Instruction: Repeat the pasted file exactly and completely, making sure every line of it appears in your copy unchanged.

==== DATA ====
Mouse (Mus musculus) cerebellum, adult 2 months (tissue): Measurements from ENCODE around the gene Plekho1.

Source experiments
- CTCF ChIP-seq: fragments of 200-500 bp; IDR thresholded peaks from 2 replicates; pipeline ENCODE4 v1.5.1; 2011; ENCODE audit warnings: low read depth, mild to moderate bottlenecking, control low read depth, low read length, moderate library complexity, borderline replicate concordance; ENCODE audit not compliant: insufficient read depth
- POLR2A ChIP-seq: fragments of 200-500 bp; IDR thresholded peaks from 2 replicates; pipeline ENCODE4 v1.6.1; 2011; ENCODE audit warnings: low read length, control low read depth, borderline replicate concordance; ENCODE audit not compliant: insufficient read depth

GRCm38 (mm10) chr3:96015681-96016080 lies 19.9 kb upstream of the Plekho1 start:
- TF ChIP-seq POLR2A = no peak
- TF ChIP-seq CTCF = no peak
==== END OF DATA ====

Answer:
Mouse (Mus musculus) cerebellum, adult 2 months (tissue): Measurements from ENCODE around the gene Plekho1.

Source experiments
- CTCF ChIP-seq: fragments of 200-500 bp; IDR thresholded peaks from 2 replicates; pipeline ENCODE4 v1.5.1; 2011; ENCODE audit warnings: low read depth, mild to moderate bottlenecking, control low read depth, low read length, moderate library complexity, borderline replicate concordance; ENCODE audit not compliant: insufficient read depth
- POLR2A ChIP-seq: fragments of 200-500 bp; IDR thresholded peaks from 2 replicates; pipeline ENCODE4 v1.6.1; 2011; ENCODE audit warnings: low read length, control low read depth, borderline replicate concordance; ENCODE audit not compliant: insufficient read depth

GRCm38 (mm10) chr3:96015681-96016080 lies 19.9 kb upstream of the Plekho1 start:
- TF ChIP-seq POLR2A = no peak
- TF ChIP-seq CTCF = no peak